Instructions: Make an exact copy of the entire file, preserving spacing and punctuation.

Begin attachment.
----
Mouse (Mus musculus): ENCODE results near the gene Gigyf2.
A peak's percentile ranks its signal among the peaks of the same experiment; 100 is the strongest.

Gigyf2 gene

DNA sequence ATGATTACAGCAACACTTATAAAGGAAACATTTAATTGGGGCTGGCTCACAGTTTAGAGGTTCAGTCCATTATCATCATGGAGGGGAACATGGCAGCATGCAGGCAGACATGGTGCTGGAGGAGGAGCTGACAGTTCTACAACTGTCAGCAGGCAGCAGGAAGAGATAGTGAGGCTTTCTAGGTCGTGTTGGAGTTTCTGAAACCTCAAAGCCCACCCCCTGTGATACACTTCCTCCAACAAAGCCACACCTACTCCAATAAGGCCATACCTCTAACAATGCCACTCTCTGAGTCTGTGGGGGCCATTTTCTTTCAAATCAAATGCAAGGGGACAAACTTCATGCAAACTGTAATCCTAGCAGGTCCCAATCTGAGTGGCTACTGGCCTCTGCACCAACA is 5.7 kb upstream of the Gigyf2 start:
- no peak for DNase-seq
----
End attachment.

Mouse (Mus musculus): ENCODE results near the gene Gigyf2.
A peak's percentile ranks its signal among the peaks of the same experiment; 100 is the strongest.

Gigyf2 gene

DNA sequence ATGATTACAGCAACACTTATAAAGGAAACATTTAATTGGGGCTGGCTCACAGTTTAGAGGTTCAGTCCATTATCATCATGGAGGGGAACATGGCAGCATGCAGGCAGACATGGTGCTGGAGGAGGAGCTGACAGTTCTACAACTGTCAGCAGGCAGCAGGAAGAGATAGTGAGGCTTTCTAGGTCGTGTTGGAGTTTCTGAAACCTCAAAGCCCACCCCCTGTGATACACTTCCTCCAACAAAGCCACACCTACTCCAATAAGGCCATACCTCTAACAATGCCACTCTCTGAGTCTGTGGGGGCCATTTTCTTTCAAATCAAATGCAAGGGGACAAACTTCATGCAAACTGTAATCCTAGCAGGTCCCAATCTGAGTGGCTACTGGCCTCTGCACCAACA is 5.7 kb upstream of the Gigyf2 start:
- no peak for DNase-seq